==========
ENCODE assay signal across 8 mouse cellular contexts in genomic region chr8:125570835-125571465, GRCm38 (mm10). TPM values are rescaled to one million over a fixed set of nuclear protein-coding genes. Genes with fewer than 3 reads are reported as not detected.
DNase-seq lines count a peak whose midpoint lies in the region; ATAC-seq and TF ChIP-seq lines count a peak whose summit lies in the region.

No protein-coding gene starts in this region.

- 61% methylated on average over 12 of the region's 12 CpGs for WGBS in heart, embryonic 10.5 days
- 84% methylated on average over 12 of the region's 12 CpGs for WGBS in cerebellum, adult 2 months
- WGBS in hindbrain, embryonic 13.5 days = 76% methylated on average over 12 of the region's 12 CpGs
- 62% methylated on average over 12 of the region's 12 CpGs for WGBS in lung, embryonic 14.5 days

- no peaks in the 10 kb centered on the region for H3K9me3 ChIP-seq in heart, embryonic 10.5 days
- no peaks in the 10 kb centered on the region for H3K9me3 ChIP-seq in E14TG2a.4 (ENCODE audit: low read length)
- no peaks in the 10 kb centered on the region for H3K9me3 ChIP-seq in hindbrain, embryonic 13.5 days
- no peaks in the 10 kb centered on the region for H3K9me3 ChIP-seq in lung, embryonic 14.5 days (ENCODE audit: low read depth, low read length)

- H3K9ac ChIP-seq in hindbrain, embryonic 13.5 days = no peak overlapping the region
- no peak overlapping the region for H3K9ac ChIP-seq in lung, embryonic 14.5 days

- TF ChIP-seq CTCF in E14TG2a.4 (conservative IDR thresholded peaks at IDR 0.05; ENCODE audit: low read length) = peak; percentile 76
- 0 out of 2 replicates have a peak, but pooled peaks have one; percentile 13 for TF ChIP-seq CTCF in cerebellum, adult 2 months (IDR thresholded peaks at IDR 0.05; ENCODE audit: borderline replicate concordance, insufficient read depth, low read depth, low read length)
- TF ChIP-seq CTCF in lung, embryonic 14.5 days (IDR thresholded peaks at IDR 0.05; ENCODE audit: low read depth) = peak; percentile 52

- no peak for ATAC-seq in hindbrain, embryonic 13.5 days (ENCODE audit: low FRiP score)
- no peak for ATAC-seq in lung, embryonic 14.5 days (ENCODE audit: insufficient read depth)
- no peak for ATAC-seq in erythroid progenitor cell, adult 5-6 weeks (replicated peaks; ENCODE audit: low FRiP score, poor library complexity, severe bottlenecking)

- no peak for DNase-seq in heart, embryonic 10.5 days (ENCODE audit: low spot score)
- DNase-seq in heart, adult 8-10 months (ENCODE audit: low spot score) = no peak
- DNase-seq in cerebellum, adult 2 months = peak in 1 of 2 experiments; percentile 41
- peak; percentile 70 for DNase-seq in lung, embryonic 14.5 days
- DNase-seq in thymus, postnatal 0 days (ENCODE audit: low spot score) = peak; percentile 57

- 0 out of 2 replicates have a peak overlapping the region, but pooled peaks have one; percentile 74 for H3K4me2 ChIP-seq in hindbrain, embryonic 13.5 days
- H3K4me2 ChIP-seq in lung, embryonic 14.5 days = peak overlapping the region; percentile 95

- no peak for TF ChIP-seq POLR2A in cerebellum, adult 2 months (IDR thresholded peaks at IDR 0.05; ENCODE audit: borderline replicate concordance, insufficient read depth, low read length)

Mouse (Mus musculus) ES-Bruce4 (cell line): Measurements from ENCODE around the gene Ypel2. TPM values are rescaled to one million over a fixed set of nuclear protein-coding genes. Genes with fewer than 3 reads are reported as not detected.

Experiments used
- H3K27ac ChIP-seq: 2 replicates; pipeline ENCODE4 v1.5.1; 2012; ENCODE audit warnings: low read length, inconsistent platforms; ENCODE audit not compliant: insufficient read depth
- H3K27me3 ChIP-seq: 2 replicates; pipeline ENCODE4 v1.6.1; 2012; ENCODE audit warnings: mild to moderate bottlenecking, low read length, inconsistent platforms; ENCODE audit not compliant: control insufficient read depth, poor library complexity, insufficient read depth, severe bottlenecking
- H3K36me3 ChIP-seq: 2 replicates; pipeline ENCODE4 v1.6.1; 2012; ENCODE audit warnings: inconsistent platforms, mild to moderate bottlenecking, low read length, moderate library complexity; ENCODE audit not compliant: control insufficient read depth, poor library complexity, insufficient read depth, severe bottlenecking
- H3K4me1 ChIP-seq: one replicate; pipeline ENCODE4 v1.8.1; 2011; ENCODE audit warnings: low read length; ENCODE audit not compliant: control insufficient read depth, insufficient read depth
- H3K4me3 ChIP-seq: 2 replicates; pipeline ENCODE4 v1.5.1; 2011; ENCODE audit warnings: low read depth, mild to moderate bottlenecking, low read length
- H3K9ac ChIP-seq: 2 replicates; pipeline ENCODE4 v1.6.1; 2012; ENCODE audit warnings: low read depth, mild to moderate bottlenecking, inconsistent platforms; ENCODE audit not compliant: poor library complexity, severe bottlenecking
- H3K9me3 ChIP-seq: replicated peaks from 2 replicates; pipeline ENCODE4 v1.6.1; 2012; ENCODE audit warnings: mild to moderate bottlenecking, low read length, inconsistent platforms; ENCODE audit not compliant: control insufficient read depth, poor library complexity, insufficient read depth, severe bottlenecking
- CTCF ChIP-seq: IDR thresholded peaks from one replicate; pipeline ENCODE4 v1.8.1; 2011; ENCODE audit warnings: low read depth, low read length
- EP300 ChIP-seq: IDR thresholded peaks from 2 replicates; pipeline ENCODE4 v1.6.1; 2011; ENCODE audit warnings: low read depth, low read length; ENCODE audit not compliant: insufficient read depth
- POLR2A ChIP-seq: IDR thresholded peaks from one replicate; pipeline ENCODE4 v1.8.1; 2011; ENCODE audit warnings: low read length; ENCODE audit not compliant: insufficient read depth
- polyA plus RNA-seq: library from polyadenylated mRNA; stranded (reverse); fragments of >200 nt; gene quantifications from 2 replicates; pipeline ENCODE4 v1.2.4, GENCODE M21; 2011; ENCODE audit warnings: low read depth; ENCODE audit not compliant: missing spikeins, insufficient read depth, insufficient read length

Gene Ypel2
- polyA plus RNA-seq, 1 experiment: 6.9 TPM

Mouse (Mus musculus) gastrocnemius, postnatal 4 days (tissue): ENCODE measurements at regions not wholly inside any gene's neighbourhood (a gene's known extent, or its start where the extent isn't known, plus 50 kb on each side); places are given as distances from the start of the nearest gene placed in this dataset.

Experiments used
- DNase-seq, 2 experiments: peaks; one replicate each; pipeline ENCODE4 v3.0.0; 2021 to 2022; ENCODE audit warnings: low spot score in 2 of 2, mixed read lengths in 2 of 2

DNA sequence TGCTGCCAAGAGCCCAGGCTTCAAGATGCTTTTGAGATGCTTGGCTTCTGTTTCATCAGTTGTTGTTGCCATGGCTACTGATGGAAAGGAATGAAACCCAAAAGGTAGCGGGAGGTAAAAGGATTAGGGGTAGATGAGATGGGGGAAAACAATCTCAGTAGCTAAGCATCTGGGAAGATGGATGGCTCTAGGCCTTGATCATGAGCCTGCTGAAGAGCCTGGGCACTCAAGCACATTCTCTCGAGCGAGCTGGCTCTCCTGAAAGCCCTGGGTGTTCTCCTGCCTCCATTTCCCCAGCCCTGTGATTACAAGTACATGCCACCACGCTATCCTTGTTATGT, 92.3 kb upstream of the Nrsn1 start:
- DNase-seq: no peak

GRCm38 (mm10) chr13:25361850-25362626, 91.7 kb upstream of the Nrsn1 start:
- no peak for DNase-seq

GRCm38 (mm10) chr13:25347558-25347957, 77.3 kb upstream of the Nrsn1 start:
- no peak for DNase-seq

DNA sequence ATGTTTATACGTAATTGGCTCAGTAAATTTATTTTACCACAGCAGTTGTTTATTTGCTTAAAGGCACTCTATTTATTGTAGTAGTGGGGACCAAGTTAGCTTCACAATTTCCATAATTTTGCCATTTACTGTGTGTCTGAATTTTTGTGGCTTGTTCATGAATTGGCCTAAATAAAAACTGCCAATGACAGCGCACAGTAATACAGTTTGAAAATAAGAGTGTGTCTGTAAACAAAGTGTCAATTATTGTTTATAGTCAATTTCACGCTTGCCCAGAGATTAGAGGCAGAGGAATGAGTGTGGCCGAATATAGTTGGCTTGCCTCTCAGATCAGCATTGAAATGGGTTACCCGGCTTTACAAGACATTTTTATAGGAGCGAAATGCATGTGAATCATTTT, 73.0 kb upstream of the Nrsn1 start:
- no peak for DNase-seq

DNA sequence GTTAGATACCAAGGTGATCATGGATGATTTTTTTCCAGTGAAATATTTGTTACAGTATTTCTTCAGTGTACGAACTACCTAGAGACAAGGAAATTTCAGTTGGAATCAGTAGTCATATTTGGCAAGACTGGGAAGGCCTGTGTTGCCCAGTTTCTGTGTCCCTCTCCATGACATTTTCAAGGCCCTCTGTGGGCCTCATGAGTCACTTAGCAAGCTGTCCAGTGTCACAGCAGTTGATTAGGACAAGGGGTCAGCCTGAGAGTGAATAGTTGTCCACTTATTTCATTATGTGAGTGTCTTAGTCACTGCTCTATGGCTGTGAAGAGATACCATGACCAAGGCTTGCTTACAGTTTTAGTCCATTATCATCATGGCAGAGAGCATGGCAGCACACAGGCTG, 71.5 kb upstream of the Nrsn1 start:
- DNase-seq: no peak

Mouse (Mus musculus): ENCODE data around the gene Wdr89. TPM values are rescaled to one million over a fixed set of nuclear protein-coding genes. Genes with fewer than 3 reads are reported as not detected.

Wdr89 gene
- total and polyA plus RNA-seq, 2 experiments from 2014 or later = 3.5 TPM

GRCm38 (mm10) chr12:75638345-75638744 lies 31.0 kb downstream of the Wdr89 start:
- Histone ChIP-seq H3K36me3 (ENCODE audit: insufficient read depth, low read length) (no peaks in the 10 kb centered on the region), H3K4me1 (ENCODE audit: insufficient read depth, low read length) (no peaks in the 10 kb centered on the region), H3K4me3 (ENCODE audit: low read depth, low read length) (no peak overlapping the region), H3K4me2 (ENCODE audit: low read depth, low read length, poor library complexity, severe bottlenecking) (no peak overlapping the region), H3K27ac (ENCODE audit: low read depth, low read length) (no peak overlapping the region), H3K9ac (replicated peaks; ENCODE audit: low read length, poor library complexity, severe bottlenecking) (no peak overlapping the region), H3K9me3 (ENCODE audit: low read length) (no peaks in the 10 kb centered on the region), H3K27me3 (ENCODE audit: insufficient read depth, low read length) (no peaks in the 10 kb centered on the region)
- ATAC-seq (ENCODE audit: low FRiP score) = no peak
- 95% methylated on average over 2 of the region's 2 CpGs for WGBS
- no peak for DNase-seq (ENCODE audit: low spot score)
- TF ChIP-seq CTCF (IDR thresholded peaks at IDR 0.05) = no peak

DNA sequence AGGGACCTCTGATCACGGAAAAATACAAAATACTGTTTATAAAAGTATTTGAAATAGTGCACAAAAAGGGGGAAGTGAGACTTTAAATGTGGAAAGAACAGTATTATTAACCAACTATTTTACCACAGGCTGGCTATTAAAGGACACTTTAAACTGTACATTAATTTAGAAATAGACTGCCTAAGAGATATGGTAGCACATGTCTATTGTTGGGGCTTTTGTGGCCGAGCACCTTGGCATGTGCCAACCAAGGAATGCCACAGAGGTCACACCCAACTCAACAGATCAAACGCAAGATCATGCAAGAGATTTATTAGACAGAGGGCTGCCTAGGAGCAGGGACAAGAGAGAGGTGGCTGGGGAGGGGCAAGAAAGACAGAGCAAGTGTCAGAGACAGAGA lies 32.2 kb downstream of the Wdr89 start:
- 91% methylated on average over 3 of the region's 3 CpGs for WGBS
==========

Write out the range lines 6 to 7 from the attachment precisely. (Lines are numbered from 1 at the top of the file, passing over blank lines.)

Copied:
- WGBS in hindbrain, embryonic 13.5 days = 76% methylated on average over 12 of the region's 12 CpGs
- 62% methylated on average over 12 of the region's 12 CpGs for WGBS in lung, embryonic 14.5 days